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Nov 20

The fantastical beasts of ancient Greece

Posted on Friday, November 20, 2015 in Petitions


We think of the Greeks as the orderly people who gave us drama, democracy and philosophy. But they had a dark side – revealed by the monsters in their art.

Read more here.

Nov 2

NASA Adds to Evidence of Mysterious Ancient Earthworks

Posted on Monday, November 2, 2015 in Links


Satellite photographs from 430 miles above Kazakhstan reveal colossal geometric figures that remain puzzling and largely unknown.

Read more here.

Sep 24

Ancient and modern: making 4,000-year-old music with a 21st-century twist

Posted on Thursday, September 24, 2015 in Links

Mesopotamian Stele

Asked if she fancied making ‘extreme early music’, Stef Conner couldn’t resist. Little did she realise how extreme. She explains how she has breathed life into a 4,000-year-old language

Read more here.

Sep 18

Ancient manuscript pieced together after Cairo Museum find

Posted on Friday, September 18, 2015 in Links


The 2.5 metre, 4,000-year-old artefact, containing spells and depictions of gods, is both the longest and oldest leather manuscript from ancient Egypt.

Read more here.

Aug 26

Ancient Greek palace unearthed near Sparta dates back to 17th century BC

Posted on Wednesday, August 26, 2015 in Links

Archaeologists discover palace with archaic inscriptions built during the Mycenaean period.

Read more: here.

Nov 28

Hi-tech schools rescuing an ancient language

Posted on Friday, November 28, 2014 in Links


Technology and education have a long, complicated and sometimes exaggerated relationship

Read more here.

Oct 23

How did ancient Greek music sound?

Posted on Wednesday, October 23, 2013 in Links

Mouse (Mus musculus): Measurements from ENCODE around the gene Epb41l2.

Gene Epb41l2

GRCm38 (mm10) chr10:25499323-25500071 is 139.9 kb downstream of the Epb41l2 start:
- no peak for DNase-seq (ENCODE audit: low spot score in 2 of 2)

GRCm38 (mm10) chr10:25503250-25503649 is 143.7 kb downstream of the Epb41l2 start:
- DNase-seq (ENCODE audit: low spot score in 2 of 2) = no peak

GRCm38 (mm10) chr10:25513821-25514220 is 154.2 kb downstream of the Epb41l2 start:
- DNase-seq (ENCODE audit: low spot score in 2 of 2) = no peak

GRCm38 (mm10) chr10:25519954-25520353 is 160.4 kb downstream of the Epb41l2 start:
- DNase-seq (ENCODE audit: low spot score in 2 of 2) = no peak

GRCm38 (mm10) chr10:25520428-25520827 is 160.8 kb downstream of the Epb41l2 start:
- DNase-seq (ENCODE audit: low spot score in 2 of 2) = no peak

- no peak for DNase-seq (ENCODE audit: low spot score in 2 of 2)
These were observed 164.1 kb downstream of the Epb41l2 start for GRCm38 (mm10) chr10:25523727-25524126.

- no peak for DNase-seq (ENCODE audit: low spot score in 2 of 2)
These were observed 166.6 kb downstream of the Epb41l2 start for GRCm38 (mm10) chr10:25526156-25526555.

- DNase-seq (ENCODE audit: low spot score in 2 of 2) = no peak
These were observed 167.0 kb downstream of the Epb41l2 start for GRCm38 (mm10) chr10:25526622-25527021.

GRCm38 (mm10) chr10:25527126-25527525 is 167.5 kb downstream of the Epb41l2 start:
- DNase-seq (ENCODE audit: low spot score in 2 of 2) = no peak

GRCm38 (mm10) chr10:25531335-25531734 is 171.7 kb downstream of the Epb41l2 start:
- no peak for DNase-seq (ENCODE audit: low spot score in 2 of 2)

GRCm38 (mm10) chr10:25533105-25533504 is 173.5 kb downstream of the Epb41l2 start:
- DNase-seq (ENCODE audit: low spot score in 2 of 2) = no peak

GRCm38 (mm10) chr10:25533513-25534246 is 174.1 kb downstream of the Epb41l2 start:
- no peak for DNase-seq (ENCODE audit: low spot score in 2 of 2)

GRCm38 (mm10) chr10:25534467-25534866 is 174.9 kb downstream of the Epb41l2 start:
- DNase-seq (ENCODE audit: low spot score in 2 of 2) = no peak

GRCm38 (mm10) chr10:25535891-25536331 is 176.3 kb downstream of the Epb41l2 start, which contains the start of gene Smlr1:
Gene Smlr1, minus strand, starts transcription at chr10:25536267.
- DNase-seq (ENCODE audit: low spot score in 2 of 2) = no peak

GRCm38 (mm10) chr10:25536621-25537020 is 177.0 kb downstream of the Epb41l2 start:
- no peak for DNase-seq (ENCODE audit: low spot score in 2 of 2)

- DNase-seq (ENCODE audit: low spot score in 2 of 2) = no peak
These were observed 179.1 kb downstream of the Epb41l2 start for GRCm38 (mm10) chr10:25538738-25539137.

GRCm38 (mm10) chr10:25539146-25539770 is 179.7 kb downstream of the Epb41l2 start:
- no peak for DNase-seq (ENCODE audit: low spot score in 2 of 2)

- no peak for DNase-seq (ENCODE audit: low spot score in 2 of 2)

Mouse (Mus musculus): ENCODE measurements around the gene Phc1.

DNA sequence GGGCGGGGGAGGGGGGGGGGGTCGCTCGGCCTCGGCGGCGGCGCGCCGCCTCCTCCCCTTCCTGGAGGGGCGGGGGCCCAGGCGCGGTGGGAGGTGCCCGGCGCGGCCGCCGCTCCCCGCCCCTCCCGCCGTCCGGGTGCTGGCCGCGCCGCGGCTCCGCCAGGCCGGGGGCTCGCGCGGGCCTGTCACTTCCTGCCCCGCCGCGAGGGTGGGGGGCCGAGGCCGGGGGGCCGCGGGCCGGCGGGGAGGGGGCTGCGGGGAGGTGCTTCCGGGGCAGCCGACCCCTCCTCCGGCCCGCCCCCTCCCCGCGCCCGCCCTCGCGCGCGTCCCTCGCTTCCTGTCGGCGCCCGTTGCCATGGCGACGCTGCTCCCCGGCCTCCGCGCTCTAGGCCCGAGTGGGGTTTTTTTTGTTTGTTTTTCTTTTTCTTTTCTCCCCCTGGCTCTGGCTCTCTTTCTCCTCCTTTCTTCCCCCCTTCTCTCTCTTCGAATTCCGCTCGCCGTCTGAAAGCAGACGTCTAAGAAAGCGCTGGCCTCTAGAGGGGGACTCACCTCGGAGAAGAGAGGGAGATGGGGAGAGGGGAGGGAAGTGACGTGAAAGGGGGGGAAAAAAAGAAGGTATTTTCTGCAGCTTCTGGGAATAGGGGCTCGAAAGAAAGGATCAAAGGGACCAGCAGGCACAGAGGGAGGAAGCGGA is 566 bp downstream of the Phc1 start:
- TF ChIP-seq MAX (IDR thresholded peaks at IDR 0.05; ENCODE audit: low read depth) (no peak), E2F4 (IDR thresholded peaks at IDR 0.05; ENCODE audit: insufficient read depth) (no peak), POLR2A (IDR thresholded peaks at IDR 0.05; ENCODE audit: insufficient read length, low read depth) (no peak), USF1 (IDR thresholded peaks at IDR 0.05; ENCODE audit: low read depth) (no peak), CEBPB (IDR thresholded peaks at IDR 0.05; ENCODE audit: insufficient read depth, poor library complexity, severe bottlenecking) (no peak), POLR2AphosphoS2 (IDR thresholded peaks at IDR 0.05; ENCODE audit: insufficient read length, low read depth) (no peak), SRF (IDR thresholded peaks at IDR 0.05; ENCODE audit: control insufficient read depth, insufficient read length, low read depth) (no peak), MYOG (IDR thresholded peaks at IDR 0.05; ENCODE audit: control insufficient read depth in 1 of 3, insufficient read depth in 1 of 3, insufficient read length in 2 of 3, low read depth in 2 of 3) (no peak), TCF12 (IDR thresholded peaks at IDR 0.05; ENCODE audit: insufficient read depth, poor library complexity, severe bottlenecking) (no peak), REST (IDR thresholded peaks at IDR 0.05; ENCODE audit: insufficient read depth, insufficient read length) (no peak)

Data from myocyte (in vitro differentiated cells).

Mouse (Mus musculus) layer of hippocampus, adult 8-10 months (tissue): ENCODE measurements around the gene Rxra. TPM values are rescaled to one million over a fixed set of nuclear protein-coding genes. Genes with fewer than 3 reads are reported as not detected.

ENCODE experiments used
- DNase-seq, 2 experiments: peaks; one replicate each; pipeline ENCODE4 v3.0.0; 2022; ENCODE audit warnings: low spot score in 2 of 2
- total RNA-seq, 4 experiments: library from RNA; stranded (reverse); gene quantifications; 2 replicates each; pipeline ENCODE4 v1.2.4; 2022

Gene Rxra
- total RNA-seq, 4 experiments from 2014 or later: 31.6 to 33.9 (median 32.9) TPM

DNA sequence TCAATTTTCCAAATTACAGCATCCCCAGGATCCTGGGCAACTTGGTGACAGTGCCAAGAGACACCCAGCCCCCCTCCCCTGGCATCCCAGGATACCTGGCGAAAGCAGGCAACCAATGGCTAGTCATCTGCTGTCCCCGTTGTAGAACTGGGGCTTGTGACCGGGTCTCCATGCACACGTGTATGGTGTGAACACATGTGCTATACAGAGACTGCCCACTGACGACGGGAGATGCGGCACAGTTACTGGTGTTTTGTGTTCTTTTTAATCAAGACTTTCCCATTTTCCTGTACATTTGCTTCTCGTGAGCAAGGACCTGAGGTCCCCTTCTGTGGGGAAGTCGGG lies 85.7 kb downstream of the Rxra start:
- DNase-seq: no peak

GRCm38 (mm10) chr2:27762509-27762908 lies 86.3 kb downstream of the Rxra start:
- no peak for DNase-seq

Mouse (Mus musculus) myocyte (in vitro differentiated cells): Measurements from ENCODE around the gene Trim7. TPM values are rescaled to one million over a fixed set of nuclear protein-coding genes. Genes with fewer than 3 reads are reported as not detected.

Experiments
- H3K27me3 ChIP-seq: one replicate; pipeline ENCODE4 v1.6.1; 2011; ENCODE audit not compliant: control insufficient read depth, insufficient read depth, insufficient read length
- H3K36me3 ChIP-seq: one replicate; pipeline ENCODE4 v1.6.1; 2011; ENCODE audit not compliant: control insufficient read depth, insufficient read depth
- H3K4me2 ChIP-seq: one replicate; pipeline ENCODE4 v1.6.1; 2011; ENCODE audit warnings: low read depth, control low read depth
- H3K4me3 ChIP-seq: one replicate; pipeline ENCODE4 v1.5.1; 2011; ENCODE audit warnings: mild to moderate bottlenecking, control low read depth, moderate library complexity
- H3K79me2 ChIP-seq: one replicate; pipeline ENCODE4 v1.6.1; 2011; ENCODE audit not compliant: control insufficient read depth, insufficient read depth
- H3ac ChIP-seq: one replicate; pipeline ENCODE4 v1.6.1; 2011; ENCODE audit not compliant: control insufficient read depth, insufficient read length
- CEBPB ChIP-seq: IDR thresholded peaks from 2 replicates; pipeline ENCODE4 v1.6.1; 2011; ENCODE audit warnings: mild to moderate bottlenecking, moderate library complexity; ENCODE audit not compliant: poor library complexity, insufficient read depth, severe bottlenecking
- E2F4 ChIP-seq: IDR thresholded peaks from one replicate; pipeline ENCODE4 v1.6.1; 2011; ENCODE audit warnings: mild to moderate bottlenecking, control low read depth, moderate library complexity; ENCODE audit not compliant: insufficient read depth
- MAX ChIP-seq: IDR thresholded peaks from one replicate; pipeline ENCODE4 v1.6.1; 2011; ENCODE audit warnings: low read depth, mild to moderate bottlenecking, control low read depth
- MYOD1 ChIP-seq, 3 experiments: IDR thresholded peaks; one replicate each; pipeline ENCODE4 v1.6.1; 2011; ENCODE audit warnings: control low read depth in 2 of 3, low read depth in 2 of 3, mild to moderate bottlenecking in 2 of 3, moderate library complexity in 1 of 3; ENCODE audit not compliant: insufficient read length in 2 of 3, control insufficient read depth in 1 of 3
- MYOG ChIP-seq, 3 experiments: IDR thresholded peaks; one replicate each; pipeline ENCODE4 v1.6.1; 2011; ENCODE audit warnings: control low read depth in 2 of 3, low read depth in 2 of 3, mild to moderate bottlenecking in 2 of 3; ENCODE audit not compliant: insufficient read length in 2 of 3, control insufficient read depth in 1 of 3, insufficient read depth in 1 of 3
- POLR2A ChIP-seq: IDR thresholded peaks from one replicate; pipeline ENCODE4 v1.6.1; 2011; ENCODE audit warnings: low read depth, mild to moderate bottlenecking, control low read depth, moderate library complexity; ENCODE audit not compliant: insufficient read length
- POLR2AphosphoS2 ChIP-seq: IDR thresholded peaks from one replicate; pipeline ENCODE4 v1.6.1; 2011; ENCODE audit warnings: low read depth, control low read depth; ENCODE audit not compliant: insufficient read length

The music of ancient Greece, unheard for thousands of years, is being brought back to life by Armand D’Angour, a musician and tutor in classics at Oxford University.
Read more here.

Aug 7

India’s ancient university returns to life

Posted on Wednesday, August 7, 2013 in Links

Read the article here.

Jun 20


Posted on Sunday, June 20, 2010 in Humanities

The first historic figure is the Roman emperor Trajan. When I was studying Ancient Culture and Society, he was always my favorite emperor. A seemingly good man, caught up in a difficult time. Ironically, though he seemed to have no taste for war and fighting, he was the Roman emperor credited with achieving the greatest expansion of the Roman empire. His life’s work has been documented on a monument in Rome, Trajan’s Column. There you can follow his career on what could be described as a sort of cartoon. In some images of Trajan he looks quite handsome. I imagine they are from his youth. So there you have him, one of the few Roman emperors about whom even the ancient Roman gossip columnists couldn’t find anything scandalous to say.


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